Theatre in Wales

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“Advocacy, social strategy...none of its business”

Theatre of Scotland

Practitioners & Critics Versus Funding Body , Scotland , January 3, 2013
Theatre of Scotland by Practitioners & Critics Versus Funding Body Scotland’s 2012 may have been good for politics but it was not a good year for the arts. The winter was thick with corporate bodies hurtling through the arts funder’s exit door. All situations are more complicated than is apparent to the outsider, but there is one factor that did not help Creative Scotland. (There is an illuminating PhD waiting to be done on what happens to public bodies when they abandon their descriptive title for a snazzy title put forward by an Identity Consultancy- see examination boards, Whitehall departments and a host of others.)

It is not just that a cultural figure like David Greig and a critic like Joyce McMillan can articulate their stance by virtue of their craft. But they have earned the right over decades to be heard in a way that no manager, however gifted- and there is both skill and gift to management- has not. The protest of the artists is in the public domain (front-step.co.uk and Joyce McMillan wordpress 7th December). It uses language that boils over. “A blather of mind-numbing policy-speak… mutton-headed bureaucrats” may or may not be objectionable in its own terms but it is language that is not being used to serve the purpose at hand.

The rancour in Scotland does, however, contain a couple of serious points. The first is the mission of an arts quango. That mission is quite clear: “the agency charged with supporting and promoting Scotland’s cultural and creative life.” The critique was stinging: “the organisation finds itself in the hands of a leadership which refers to the allocation of funds as the “boring bit” of its job.”

That allocation of capital is tough enough on its own account for a couple of reasons. Firstly, the supply of capital can never meet demand, but then that is true for all organisations. The developmental psychologist D W Winnicott devised the concept of the “good enough” parent. Arts funding can be good but never perfect; better to aspire just to be a “good enough” funding body.

But the second factor is that it is in the nature of artistic endeavour to be complex and ambiguous, hence not susceptible to easy standards of judgement. Spartacus Chetwynd’s inclusion in the Turner Prize met with a reaction from an art critic, for whom I have great respect, that was wholly at odds with my own response. That is all the more reason for the capital-allocators to focus on the task at hand.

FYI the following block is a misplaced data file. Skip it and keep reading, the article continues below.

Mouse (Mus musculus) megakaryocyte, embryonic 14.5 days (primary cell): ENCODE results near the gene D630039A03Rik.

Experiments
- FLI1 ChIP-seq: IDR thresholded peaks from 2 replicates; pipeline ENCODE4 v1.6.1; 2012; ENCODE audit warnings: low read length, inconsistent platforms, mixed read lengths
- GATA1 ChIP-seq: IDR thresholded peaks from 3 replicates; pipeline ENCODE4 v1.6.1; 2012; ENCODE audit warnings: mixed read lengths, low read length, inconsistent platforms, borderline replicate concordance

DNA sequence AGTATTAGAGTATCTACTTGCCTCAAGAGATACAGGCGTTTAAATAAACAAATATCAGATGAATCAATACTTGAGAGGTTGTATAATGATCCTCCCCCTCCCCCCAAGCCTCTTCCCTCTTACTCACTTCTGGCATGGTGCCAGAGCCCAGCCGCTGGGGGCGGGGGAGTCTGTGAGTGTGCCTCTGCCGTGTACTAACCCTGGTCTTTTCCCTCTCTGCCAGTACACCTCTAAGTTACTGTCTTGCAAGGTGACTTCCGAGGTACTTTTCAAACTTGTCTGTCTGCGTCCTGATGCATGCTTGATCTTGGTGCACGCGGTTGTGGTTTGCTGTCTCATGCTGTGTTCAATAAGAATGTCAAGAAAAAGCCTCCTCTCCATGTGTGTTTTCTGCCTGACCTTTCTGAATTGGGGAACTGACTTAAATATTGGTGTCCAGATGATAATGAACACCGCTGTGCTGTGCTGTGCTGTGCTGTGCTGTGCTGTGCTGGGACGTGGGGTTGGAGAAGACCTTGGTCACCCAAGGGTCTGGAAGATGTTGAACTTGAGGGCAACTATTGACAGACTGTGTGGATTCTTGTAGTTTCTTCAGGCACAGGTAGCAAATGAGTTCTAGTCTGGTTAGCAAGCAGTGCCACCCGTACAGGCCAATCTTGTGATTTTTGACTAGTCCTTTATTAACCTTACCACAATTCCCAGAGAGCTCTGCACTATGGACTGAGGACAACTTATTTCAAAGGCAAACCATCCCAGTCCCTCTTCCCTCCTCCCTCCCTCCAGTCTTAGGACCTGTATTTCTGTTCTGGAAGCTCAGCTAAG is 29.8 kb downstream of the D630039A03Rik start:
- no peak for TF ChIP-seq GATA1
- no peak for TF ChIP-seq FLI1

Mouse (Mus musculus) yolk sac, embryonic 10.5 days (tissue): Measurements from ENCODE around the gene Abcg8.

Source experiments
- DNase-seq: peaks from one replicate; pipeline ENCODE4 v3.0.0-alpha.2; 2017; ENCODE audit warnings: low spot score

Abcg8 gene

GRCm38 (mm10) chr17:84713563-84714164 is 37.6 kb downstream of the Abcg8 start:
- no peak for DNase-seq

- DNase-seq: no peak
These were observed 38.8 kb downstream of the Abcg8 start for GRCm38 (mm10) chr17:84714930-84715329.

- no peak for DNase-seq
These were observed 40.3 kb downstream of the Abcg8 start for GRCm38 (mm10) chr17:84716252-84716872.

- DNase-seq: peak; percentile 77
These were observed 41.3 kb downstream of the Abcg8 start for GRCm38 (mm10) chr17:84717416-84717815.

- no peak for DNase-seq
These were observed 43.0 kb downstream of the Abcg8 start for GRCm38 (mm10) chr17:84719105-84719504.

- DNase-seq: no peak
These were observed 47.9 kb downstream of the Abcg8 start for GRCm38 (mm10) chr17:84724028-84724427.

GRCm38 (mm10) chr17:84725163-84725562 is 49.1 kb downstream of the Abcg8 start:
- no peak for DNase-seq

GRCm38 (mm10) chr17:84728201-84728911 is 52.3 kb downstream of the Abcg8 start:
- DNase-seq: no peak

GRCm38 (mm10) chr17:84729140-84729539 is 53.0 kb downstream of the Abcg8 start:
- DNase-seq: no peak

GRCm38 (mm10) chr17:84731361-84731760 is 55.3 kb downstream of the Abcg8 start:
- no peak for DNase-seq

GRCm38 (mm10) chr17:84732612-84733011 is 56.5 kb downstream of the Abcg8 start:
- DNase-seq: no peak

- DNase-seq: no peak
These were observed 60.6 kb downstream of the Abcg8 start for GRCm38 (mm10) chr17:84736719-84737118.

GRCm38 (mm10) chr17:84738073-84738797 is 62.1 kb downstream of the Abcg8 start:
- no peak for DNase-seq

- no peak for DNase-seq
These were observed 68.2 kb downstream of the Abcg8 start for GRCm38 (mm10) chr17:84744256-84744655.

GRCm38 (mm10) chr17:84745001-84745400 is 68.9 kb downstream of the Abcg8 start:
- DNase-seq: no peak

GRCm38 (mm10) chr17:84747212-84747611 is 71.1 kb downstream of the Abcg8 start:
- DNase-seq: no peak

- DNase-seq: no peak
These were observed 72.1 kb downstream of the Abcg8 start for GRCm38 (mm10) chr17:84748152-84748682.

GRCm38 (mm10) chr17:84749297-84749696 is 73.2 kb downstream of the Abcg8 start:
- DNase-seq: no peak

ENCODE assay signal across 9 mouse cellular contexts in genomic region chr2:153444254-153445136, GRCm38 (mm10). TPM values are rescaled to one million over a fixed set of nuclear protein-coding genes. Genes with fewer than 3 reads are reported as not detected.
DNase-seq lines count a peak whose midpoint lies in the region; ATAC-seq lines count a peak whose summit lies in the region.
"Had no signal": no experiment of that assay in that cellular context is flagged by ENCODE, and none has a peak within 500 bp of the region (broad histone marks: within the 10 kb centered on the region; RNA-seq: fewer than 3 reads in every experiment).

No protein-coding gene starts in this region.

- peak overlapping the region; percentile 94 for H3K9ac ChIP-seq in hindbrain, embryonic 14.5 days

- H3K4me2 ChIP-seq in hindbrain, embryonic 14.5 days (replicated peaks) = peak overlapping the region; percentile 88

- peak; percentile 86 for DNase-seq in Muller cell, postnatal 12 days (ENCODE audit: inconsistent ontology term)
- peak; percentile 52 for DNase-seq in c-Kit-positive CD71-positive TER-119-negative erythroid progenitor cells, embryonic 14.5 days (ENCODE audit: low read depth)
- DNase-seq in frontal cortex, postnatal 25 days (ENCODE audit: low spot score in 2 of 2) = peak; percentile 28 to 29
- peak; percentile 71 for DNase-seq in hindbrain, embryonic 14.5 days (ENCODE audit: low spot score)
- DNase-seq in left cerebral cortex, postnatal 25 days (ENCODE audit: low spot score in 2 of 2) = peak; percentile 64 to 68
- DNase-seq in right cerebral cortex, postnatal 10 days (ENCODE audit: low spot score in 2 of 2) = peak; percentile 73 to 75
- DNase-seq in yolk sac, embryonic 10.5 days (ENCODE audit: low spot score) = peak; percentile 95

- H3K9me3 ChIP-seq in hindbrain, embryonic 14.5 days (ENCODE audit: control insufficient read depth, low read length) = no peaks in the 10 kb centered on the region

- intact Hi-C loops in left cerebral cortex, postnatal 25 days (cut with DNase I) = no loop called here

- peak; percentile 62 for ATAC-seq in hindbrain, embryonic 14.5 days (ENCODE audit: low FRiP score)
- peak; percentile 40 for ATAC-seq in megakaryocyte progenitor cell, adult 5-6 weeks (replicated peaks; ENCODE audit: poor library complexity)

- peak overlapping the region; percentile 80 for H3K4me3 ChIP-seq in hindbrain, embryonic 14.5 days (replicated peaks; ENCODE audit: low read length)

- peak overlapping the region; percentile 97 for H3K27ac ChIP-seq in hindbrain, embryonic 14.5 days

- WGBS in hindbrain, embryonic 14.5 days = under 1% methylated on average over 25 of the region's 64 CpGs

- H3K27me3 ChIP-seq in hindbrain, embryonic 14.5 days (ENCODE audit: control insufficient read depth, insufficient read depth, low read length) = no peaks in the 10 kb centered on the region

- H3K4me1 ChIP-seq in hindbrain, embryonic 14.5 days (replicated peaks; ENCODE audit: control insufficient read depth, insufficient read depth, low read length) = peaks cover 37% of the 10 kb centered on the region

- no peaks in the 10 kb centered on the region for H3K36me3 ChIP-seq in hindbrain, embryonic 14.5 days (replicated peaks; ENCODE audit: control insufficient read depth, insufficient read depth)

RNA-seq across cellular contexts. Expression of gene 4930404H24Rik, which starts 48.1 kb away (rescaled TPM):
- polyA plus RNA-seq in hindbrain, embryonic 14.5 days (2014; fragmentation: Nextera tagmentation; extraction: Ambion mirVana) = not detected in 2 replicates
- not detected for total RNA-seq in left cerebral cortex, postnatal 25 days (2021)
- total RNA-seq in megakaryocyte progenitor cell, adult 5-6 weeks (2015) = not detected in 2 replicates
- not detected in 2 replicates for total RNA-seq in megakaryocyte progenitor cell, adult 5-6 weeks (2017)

The managers, ran the claim of Scotland’s artists, wanted to do “advocacy, social strategy and business development… demonstrably none of its business.” This last has to do with the seductive notion of the “creative industries.” I have never been convinced by this concept. Write a jingle for a seasonal advertising campaign and it’s creative; write some code for a CNC-machine tool and it’s somehow not. I have always suspected the notion was a very Anglo-American post hoc facto justification for an out-of-kilter economy weak in capital-intensive sectors.

The other critical point is artistically serious. The nudge to project funding has obvious managerial attractions. But all projects are filled with contingency, serendipity and the unexpected, a factory no less than a work of theatre. At the Critics Round Table in Cardiff in November Tim Price spoke of his work for National Theatre of Wales. John McGrath stated that it was the kind of collaboration that could not, would not, have come about in a project-funded environment.

And the message for other funding bodies? From a consumer point of view ACW did an exemplary job in 2012. A greater array of performance happens in my county of seventy thousand population, by far, than in the two-million-population cities in England and Europe where I have lived. But that kind of vitality depends on several things; a fearless inquisition as to quality, a fine balance between revenue and project support. Reshaping and culling, irrespective of location, form or language, is miserable for the artists but essential for the overall art landscape. But then no-one ever went into the arts for security.

Unpleasant things happen, just like the collective turning to flat screens doomed the staff at the Bridgend television plant. None of this is easy in a community where all know all. But then no-one ever went into arts management for a simple life. And, ACW, never change your name.

Reviewed by: Adam Somerset

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